Three reasons why the JCB chairman may think Brexit is nothing to fear

Lord Anthony Bamford said the UK could exist 'peacefully and sensibly' on its own

Hazel Sheffield
Monday 18 May 2015 13:09
David Cameron with Sir Anthony Bamford, owner of JCB
David Cameron with Sir Anthony Bamford, owner of JCB

He will undoubtedly be the first of many to give their verdict on Britain’s relationship with the EU ahead of a referendum promised by David Cameron before the end of 2017.

But today Lord Anthony Bamford made headlines after he said he thought that the UK would be fine without the EU.

"We are the fifth or sixth largest economy in the world. We could exist on our own, peacefully and sensibly," said the head of the family-owned business. He went on to add that split would allow the UK to "negotiate as our own country rather than being one of 28 nations".

Here are some other reasons why Lord Bamford may think Brexit is a good idea:

1. JCB increasingly makes money in the UK, rather than overseas

JCB makes yellow goods, or construction machinery such as diggers and excavators, so it does well when construction increases. JCB’s UK business has jumped 30 per cent in the last year as construction picks up in its home nation.

By contrast it has seen the market in developing countries drop significantly – down 15 per cent in India, 17 per cent in China and Brazil and 27 per cent in Russia.

Good business on home shores means Lord Bamford relies less on his EU neighbours.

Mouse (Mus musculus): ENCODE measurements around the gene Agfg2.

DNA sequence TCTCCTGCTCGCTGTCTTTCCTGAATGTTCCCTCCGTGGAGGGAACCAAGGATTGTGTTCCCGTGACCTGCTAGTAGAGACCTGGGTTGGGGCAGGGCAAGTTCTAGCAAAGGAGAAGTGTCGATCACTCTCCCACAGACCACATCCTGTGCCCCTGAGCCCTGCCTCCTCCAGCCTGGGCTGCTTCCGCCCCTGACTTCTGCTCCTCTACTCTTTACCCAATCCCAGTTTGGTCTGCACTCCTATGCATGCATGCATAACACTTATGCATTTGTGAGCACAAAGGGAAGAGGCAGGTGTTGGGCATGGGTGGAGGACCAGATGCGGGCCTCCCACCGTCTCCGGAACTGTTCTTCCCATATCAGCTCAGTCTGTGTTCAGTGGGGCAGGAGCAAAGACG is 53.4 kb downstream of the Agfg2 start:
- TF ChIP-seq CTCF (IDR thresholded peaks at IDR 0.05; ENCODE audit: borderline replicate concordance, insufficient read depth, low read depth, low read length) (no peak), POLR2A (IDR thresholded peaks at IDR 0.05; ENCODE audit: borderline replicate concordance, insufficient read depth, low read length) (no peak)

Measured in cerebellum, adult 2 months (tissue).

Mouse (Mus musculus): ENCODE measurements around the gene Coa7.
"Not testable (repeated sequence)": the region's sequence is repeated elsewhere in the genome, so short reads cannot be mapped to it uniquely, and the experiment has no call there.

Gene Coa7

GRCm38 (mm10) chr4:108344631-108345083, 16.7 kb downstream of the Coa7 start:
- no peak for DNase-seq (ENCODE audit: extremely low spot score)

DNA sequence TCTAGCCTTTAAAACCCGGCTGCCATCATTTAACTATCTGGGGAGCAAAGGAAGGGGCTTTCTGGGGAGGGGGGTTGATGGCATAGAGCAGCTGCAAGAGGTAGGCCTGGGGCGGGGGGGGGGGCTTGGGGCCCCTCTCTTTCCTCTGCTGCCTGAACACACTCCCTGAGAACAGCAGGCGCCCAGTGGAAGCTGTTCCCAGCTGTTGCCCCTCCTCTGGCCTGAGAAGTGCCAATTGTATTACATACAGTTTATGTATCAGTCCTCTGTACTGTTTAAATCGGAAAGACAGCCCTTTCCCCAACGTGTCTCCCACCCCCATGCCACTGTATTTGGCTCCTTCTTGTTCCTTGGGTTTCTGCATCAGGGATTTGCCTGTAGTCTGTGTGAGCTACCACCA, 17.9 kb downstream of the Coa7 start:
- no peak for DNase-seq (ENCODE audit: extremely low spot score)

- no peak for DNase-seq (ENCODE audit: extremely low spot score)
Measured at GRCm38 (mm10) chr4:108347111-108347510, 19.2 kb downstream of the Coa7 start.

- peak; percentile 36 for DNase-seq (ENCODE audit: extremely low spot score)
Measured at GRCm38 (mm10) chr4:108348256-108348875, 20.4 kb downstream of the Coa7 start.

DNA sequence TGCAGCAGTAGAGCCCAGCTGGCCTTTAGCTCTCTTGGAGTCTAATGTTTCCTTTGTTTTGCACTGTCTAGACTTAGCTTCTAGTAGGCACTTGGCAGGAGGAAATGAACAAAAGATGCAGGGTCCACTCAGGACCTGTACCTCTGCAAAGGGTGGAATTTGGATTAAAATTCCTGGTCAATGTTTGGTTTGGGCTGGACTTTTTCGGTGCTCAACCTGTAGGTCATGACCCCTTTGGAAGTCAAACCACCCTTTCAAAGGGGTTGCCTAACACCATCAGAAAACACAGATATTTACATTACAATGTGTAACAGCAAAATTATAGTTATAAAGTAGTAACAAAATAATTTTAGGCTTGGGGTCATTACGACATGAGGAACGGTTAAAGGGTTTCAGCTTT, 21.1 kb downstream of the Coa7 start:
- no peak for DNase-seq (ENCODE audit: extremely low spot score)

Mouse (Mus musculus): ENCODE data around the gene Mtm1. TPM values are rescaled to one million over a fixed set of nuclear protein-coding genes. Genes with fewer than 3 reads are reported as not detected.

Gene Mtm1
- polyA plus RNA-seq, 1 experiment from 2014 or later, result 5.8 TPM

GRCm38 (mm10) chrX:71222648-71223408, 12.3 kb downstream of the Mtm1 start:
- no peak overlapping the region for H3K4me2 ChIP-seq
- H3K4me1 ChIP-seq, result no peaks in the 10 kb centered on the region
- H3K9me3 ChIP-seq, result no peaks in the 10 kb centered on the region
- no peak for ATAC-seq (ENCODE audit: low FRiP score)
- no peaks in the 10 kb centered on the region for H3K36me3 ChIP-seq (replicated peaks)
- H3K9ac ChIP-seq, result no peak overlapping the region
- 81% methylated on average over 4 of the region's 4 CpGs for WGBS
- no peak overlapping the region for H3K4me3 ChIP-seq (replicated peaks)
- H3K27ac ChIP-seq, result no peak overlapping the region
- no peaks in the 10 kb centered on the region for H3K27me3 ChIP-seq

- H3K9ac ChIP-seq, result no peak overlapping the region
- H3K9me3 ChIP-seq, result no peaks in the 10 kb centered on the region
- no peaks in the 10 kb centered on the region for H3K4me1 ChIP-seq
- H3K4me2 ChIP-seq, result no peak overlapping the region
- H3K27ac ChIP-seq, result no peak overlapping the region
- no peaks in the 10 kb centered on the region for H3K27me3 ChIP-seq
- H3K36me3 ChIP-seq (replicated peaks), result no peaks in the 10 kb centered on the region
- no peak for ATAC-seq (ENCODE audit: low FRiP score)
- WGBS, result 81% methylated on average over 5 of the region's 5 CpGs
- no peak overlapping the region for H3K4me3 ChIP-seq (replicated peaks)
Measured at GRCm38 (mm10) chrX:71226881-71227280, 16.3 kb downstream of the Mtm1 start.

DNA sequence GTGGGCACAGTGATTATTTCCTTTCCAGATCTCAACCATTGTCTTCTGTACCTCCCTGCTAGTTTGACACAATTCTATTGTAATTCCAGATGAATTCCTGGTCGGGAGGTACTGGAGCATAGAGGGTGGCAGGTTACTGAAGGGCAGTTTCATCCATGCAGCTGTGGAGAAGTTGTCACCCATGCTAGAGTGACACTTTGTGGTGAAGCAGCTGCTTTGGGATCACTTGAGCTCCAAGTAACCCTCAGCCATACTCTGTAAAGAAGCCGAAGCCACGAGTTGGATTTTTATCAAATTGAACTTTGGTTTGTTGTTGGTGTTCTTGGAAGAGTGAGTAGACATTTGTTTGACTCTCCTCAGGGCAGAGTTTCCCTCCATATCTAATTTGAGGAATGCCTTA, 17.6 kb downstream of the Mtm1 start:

2. Leaving the EU would free the UK to make trade agreements with other countries

JCB has seen 13 per cent growth in its US business, according to reports. Negotiations for a free trade agreement with the US called the Transatlantic Trade and Investment Partnership have stalled in the face of EU bureaucracy.

The partnership would allow multinational corporations like JCB to trade much more cheaply with the US. And without EU membership, the UK would be free to broker a deal along these lines with less red tape.

3. Lord Bamford is a major Tory donor

The JCB chairman, who intends to pass the helm of the business to his son, Jo Bamford, is a major Tory donor.

He was given a peerage by Cameron in 2013, prompting the Liberal Democrat Lord Oakeshott to comment that giving peerages to donors "pollutes Parliament and political parties that collude with this".

The EU referendum is one of the most pressing issues for businesses since the Conservatives won the election. Bamford's admission supports the further right voices in the Conservative party calling for a split.

A spokesman for JCB declined a request for comment.

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